I found the simple recognition of these questions as a viewer was refreshing. The topic of sexuality and the knowledge that parents do not have all of life figured out is often ignored. As a minister, I see this reflected in a dearth of church programs confronting healthy sexual living for youth and adults. I also sense this in real (or imagined) pressure not to speak about infidelity or sexuality from the pulpit. What’s more, many Christian mainline educational systems focus little on communication within families. Instead, we bracket children in one class and adults in another and neglect the importance of communicating our faith within our own families. There is little guidance on communicating with our children and for children to communicate with adults.
This is not entirely surprising if we consider the roots of our faith. Throughout the epistles, Paul lectures the earliest Christian communities on how best to care for one another justly, because it is not obvious how to do so! In the early church described in Acts, Christians have one healthy model: the community lives openly and shares all of themselves – their belongings, their struggles, and their sin. The focus was on God through Jesus Christ with the goal of mutually sharing this primary relationship –even above individual families. With this understanding, presumably the responsibility for communication with children and parents was shared with the community. All dimensions of life would be open for interpretation and understanding as they shared in the struggle together with how to live best in relationship with God.
This is an ideal worthy of striving for, but we in the church often come up short. Like the characters in this movie (and sadly the early church itself), we draw a line when it comes to sharing about sexuality and communication between children and adults. In one strain of Christianity, the answer is clearer – God and sexuality do not mix. Our sexual nature is sinful and therefore, any dialogue we have about it must reflect this negativity. In another strain of Christianity (the one I live in), sexuality is not demonized, but it is disconnected from our personhood. There is a separation between our minds and our bodies which translates into a desire not to discuss or think about who we sleep with and what we do in our bedroom. Discussion on authentic living therefore only pertains to what we think and perhaps what we do (as long as we are not talking about doing anything sexually!). We see an example of this understanding of sexuality in the movie when Benning and Moore are being sexually intimate in the bedroom with male porn in the background. When the son discovers the strange porn and wants to discuss it, the parents refuse (I would have loved to see how they justified that odd portrayal of homosexual erotica because I found it strange too!). Everyone seems okay with different forms of sexuality as long as they do not have to talk about it. At one point, the daughter yells at her moms that she is tired of being the “perfect child” for them. It was disappointing that her parents were unable to see how she needed attention and guidance as she is negotiating her own sexuality. This movie demonstrates well how the lack of communication about sexuality strains relationship for all people in the family.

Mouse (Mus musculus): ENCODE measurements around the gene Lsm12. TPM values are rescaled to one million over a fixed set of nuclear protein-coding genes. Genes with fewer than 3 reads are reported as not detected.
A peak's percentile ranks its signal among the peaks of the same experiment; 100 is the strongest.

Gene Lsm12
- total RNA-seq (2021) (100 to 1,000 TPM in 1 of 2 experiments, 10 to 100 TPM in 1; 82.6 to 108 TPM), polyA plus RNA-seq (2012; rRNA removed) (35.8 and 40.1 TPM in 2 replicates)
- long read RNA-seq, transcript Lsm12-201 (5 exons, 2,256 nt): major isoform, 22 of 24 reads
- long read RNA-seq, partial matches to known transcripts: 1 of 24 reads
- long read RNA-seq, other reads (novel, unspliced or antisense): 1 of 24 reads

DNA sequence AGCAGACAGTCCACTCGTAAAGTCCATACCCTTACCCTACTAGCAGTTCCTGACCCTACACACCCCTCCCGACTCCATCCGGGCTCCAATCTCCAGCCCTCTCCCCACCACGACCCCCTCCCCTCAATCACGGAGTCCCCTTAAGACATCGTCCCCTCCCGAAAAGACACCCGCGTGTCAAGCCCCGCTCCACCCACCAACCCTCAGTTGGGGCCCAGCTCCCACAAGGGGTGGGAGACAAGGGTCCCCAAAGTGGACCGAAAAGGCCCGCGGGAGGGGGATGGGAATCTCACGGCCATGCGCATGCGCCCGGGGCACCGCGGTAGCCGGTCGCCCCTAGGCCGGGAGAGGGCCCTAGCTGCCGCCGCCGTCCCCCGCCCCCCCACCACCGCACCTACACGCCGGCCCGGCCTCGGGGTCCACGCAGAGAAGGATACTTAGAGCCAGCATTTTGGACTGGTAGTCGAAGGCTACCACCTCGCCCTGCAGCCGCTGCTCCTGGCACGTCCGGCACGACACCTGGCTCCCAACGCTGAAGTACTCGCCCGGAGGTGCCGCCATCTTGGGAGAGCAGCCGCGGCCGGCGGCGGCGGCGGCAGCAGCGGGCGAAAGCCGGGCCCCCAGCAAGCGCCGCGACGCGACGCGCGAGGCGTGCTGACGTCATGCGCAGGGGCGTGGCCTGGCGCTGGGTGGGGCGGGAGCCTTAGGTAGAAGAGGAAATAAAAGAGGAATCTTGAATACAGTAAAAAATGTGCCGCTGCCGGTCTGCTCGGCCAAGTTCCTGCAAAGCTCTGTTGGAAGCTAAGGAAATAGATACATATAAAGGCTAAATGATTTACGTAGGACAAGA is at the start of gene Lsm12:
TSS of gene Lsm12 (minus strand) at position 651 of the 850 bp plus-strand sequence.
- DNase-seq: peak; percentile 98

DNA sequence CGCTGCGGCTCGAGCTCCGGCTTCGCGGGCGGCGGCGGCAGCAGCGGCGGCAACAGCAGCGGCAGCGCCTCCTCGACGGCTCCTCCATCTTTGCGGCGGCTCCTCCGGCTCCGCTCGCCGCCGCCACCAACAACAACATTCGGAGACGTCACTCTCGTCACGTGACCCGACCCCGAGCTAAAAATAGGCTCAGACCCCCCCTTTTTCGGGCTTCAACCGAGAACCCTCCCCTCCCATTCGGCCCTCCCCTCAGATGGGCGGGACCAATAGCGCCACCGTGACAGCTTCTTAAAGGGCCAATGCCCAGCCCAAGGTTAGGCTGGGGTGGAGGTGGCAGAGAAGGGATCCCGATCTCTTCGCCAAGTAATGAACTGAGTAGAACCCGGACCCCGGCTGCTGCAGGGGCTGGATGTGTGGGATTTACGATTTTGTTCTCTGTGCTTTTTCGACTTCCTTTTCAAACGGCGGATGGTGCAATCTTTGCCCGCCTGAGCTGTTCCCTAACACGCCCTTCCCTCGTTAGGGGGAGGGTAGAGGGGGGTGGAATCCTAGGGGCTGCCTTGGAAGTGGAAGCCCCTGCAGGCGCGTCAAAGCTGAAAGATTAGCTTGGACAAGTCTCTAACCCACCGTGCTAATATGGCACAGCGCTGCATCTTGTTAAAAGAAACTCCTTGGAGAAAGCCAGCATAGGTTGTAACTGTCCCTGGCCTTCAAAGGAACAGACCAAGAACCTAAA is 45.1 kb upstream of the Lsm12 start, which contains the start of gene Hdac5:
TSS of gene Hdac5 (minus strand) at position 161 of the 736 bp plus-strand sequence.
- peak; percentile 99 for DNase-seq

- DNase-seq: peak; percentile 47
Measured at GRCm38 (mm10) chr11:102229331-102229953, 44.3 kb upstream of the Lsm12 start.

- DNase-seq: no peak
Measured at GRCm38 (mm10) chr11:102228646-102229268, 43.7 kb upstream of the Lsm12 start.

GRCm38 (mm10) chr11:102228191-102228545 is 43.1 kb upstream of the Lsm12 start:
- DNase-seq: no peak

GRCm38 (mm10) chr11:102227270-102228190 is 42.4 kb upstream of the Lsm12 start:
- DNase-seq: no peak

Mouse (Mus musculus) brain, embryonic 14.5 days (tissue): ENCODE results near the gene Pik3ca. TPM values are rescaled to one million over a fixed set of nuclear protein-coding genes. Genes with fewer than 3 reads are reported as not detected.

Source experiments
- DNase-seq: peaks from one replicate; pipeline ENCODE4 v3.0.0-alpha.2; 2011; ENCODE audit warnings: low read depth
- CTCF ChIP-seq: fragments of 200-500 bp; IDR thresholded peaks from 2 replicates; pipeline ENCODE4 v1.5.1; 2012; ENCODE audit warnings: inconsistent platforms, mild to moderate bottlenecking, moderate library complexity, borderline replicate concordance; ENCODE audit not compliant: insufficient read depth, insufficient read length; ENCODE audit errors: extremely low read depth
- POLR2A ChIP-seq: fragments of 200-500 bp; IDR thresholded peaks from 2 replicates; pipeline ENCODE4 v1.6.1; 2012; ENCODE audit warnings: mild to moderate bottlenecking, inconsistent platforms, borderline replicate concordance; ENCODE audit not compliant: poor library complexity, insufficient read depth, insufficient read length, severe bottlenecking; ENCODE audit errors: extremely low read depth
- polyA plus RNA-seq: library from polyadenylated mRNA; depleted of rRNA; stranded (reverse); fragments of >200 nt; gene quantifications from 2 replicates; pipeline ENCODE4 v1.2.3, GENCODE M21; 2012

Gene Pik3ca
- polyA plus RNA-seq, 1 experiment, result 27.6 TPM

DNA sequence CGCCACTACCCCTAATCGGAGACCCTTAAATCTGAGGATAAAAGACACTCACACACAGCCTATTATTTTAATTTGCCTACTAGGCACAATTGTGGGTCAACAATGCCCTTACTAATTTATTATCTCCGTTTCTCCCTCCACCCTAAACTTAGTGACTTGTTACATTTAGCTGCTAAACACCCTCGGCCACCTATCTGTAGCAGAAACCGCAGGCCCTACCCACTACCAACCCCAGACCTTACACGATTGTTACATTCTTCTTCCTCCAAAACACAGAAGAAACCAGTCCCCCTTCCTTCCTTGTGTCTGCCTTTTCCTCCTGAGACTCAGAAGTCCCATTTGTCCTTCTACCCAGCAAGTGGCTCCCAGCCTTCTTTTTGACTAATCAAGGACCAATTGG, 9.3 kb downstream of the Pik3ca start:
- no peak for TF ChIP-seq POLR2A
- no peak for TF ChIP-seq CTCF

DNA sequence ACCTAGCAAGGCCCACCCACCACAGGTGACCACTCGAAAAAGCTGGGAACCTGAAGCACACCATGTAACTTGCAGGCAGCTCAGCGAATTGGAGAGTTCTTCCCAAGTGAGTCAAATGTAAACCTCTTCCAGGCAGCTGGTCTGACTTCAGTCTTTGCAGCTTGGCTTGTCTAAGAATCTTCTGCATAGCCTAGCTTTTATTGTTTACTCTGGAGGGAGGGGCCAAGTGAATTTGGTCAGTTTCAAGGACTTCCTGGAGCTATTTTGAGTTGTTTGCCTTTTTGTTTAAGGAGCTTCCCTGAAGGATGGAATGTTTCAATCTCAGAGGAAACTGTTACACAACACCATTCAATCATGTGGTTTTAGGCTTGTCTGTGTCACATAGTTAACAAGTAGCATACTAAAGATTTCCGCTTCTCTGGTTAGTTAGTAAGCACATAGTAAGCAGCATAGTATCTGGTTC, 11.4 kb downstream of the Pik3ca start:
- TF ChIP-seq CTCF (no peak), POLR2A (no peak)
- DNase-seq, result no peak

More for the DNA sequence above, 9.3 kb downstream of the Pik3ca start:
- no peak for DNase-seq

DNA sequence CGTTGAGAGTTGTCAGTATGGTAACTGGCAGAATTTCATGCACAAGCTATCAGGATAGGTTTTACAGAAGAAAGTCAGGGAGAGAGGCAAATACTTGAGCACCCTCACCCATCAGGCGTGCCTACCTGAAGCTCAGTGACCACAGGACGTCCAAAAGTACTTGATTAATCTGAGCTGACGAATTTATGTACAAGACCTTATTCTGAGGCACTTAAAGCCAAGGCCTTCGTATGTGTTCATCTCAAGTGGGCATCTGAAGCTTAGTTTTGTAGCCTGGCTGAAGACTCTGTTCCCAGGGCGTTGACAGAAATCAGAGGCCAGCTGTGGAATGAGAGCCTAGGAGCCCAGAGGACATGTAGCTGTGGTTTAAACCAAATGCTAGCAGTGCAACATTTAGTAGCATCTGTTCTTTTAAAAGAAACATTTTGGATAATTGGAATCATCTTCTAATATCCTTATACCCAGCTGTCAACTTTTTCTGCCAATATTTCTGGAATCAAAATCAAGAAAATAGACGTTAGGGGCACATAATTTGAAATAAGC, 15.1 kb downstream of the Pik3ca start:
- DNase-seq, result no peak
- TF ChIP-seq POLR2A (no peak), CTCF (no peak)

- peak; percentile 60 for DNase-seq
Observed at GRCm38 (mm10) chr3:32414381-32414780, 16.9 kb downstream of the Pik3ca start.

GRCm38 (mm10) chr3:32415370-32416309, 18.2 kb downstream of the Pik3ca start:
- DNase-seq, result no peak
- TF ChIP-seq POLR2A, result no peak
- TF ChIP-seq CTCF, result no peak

In the end, I struggled with the stifling themes of the movie as I wanted to see lesbian mothers more able than heterosexual mothers to communicate about sexuality in their families. But I did not get my movie about perfect or even nearly perfect lesbian parents! Instead, I was left with a familiar irony to Gospel lovers when at the end of the movie – the kids are all right. Only by God’s grace could our complications in living, loving, and ineffectively communicating not completely mess up them up! Like the rest of us who raised by imperfect parents, the kids will make sense of the messiness of life and the gift of sexuality.
The Kids are All Right is distributed in the US by Focus Features.